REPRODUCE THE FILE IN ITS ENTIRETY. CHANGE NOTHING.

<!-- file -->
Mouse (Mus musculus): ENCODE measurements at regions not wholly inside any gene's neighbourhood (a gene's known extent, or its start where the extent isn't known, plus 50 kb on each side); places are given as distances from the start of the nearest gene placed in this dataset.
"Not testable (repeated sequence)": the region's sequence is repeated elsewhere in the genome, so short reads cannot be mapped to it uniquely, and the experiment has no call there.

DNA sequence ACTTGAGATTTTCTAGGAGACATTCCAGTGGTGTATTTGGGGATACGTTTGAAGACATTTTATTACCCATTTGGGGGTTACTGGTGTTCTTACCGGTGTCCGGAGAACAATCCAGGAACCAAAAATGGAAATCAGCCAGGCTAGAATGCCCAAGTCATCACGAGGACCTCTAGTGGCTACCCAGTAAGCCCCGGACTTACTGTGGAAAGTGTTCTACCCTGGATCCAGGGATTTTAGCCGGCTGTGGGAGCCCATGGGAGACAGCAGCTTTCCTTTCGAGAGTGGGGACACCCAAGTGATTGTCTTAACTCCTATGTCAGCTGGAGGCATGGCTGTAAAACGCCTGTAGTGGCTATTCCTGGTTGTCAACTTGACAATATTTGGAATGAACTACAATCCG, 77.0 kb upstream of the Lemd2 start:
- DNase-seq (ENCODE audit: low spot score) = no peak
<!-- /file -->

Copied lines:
Mouse (Mus musculus): ENCODE measurements at regions not wholly inside any gene's neighbourhood (a gene's known extent, or its start where the extent isn't known, plus 50 kb on each side); places are given as distances from the start of the nearest gene placed in this dataset.
"Not testable (repeated sequence)": the region's sequence is repeated elsewhere in the genome, so short reads cannot be mapped to it uniquely, and the experiment has no call there.

DNA sequence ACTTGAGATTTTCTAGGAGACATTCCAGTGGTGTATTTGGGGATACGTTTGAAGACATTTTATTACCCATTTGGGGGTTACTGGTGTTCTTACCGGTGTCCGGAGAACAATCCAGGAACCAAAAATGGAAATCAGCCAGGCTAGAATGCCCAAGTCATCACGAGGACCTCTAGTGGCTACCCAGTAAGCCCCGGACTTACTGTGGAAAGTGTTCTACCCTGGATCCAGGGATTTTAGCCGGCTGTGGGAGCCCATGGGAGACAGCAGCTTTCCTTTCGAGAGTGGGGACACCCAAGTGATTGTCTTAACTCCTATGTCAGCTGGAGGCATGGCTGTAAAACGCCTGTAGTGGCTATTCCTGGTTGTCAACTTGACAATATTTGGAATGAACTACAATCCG, 77.0 kb upstream of the Lemd2 start:
- DNase-seq (ENCODE audit: low spot score) = no peak